Ph.D. Candidates Don New Lab Coats

 A doctoral candidate receives his lab coat during the Graduate School's Research Induction ceremony.
Doctoral candidate Rakesh Bam receives his lab coat from advisor Shmuel Yacoby, Ph.D., (back) and interdisciplinary biomedical sciences program director William Wessinger, Ph.D., during the Graduate School's Research Induction ceremony.
Jackln Daniels, a doctoral candidate in interdisciplinary biomedical sciences, poses with Graduate School Dean Robert McGehee, Ph.D., and her adviser Susan Kadlubar, Ph.D.
Jaclyn Daniels, a doctoral candidate in interdisciplinary biomedical sciences, poses with Graduate School Dean Robert McGehee, Ph.D., and her advisor Susan Kadlubar, Ph.D.

Oct. 8, 2012 | In front of an overflow crowd of friends, family and colleagues, 33 doctoral candidates received white lab coats from their mentors and advisors at the Graduate School's Sept. 24 Research Induction ceremony, signifying the next step in their academic career.

And it seemed like all of the more than 180 in the audience at the Wilson Education Building let out a collective "awww" as the young daughter of microbiology and immunology student Joseph Graham called out "Hey Daddy!" as Graham received his coat.

Michael Preston, a student in the Health Systems Research program, called the moment a little overwhelming. "It's a final milestone in a student's career," he said following the ceremony as friends and family rushed to congratulate him. "I just feel really happy."

The ceremony marks a transition for graduate students who passed their doctoral candidacy exam. The exam follows the first two years of graduate school, which is spent mostly in the classroom. Now the students begin work toward their research-focused doctoral dissertation.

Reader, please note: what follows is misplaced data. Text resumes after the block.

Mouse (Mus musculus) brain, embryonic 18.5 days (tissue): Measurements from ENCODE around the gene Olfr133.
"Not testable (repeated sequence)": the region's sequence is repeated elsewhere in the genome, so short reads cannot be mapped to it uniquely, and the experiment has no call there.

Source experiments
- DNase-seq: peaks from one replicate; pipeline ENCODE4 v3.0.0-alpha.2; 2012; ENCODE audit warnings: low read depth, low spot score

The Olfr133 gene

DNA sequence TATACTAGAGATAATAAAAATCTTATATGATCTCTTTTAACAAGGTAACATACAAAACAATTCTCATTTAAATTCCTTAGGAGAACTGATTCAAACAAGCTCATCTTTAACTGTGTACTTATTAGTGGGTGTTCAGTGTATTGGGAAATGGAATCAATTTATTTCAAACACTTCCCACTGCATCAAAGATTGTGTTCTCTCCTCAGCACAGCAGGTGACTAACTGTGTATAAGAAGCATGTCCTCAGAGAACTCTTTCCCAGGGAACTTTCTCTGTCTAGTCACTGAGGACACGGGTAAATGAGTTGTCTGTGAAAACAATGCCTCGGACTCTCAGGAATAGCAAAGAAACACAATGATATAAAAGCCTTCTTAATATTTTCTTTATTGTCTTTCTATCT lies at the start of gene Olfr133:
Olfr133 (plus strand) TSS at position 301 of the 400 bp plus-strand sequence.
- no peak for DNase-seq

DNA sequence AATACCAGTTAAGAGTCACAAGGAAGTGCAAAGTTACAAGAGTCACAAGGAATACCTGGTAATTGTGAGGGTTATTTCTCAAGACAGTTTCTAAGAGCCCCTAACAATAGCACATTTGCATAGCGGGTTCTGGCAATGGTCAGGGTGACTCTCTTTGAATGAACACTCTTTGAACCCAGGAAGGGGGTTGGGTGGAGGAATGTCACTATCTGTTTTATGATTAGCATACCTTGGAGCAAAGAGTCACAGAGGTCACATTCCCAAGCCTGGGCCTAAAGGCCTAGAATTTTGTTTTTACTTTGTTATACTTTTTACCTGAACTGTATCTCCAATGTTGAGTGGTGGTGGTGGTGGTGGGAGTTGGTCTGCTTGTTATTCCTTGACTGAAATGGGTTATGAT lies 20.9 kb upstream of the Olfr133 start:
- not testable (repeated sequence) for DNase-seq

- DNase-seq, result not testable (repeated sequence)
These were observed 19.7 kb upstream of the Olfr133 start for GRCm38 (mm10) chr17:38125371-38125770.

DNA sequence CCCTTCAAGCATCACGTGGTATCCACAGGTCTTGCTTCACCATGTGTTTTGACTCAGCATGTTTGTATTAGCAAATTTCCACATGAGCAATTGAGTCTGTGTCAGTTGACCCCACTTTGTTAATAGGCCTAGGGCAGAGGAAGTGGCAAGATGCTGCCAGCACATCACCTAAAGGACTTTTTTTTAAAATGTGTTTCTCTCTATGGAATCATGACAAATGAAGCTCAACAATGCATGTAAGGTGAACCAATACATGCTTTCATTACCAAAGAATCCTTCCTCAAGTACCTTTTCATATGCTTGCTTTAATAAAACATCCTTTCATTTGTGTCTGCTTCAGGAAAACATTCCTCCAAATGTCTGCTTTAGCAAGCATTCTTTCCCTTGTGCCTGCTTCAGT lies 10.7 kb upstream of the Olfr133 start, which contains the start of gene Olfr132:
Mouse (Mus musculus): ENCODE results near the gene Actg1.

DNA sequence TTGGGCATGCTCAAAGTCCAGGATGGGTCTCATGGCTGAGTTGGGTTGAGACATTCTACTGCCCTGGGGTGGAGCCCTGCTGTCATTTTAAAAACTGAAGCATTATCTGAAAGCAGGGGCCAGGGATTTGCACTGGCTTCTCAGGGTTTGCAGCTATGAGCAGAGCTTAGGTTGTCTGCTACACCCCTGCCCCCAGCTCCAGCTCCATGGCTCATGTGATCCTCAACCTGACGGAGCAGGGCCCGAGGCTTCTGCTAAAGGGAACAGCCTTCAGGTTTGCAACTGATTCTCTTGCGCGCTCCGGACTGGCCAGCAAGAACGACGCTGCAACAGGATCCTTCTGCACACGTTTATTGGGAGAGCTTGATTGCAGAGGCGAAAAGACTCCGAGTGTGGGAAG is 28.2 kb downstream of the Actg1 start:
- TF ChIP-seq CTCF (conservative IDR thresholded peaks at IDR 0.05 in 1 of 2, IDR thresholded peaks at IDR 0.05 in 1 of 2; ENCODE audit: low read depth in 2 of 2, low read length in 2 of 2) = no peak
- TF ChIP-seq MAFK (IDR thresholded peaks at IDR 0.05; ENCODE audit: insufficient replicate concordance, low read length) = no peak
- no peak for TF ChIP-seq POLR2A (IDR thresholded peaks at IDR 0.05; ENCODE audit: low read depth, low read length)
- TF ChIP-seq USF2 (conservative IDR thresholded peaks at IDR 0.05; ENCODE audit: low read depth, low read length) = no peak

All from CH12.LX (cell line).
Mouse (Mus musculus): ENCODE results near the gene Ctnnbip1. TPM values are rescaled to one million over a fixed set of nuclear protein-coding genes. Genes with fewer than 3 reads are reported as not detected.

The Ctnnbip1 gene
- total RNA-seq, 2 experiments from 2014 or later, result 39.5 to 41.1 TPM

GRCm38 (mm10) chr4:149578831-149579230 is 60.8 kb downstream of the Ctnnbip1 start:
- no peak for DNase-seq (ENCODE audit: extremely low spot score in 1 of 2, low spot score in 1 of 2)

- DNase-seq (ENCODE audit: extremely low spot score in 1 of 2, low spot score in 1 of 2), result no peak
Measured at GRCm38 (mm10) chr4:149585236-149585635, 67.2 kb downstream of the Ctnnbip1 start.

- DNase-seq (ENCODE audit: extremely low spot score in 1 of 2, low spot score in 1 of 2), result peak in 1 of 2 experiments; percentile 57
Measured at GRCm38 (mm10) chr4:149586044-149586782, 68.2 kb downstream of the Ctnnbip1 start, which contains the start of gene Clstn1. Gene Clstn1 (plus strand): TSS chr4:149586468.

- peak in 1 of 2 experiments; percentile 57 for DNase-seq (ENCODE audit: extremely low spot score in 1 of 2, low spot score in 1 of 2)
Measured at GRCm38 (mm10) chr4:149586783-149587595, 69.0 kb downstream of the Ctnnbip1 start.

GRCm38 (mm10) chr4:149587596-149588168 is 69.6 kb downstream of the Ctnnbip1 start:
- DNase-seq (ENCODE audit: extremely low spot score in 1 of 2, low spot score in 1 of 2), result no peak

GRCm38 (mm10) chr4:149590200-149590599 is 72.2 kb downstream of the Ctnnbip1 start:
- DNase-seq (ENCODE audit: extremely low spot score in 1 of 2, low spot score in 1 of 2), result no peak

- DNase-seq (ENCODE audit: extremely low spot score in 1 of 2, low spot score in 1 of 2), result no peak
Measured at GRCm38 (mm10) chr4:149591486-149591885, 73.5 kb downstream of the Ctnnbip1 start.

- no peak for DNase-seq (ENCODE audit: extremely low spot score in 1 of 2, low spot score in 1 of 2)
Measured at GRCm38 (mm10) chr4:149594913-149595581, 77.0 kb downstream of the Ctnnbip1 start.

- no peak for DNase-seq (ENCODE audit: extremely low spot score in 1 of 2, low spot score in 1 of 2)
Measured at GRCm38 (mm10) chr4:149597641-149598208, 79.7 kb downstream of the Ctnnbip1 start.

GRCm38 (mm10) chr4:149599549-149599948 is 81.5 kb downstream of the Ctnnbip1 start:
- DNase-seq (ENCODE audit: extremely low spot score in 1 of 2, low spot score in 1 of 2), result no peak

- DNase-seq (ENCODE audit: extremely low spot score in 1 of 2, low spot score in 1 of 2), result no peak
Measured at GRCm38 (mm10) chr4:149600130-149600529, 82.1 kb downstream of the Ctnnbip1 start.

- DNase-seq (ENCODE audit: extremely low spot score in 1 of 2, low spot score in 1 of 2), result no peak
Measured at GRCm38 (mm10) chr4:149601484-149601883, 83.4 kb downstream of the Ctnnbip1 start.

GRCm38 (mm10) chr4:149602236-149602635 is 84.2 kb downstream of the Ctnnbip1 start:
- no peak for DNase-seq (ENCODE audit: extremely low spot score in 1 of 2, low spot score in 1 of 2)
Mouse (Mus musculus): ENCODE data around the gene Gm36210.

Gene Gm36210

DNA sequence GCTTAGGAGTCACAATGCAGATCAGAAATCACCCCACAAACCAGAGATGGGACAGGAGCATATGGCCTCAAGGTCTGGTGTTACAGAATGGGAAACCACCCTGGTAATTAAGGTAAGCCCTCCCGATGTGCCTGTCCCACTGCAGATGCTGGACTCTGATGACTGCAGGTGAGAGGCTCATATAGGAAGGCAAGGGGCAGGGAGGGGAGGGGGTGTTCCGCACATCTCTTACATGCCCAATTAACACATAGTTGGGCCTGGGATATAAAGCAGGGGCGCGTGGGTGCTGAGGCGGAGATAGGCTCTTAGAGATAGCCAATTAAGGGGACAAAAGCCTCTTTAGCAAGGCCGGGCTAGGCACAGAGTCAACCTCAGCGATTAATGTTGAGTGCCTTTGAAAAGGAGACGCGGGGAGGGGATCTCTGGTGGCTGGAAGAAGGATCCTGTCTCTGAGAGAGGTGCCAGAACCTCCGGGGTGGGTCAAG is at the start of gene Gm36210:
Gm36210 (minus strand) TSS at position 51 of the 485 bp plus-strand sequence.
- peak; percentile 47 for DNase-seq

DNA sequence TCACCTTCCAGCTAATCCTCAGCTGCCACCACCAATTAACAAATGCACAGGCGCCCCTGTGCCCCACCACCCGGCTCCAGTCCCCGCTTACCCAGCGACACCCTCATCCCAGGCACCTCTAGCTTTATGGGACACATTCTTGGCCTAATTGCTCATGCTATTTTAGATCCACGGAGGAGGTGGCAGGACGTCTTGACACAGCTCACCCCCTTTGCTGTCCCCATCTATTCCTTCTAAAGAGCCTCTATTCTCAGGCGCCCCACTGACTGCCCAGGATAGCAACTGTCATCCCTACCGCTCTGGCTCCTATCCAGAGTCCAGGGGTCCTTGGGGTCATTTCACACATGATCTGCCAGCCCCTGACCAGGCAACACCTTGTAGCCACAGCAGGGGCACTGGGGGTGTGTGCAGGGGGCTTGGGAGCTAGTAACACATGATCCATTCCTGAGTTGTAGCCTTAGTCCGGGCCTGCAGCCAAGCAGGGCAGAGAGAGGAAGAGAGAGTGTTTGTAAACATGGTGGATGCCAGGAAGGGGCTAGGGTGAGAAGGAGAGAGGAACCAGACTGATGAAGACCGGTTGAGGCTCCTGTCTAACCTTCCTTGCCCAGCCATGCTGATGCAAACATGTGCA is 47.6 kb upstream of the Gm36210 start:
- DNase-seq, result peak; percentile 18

"The process may vary depending on the program the student is in, but it is incredibly rigorous," said Graduate School Dean Robert McGehee, Ph.D.

The ceremony also marks a time when the students have selected a mentor or major graduate advisor who assumes the role of mentor from their academic program’s graduate director. The mentor supports and guides the student on his/her academic journey and is usually selected based on the student’s research interest.

During the ceremony the students don their coats one by one with help from their advisor and their program director.

"It's a process for these students, but they are not doing this by themselves," McGehee said, adding that in many cases the relationship between the student and program director is career long. "The graduate program director plays a very vital role."

The program director helps the student identify a mentor, suggests labs to rotate through for experience and coaches the student along the path toward a doctorate.

Lauren Bailey, a student in the interdisciplinary biomedical sciences program, said to her the new coat represented hard work that helped her get to this point. A student in the M.D.-Ph.D. program, she will finish her doctorate before returning to complete her final two years of medical school.

After receiving their white coats, the candidates recited an Affirmation of Scientists, pledging to "ensure that the results of my research and other scientific activities ultimately benefit humanity" and to “become a worthy role model deserving of respect by those who follow me.”

The doctoral candidates represented nine programs: biochemistry and molecular biology, cellular physiology and molecular biophysics, communication sciences and disorders, health systems research, interdisciplinary biomedical sciences, microbiology and immunology, neurobiology and developmental sciencesnursing science and pharmacology.

Upon passing the candidacy exam, doctoral candidates have seven years to complete their dissertation, a document submitted in support of their doctoral candidacy that usually details the findings of a research project in their chosen discipline.

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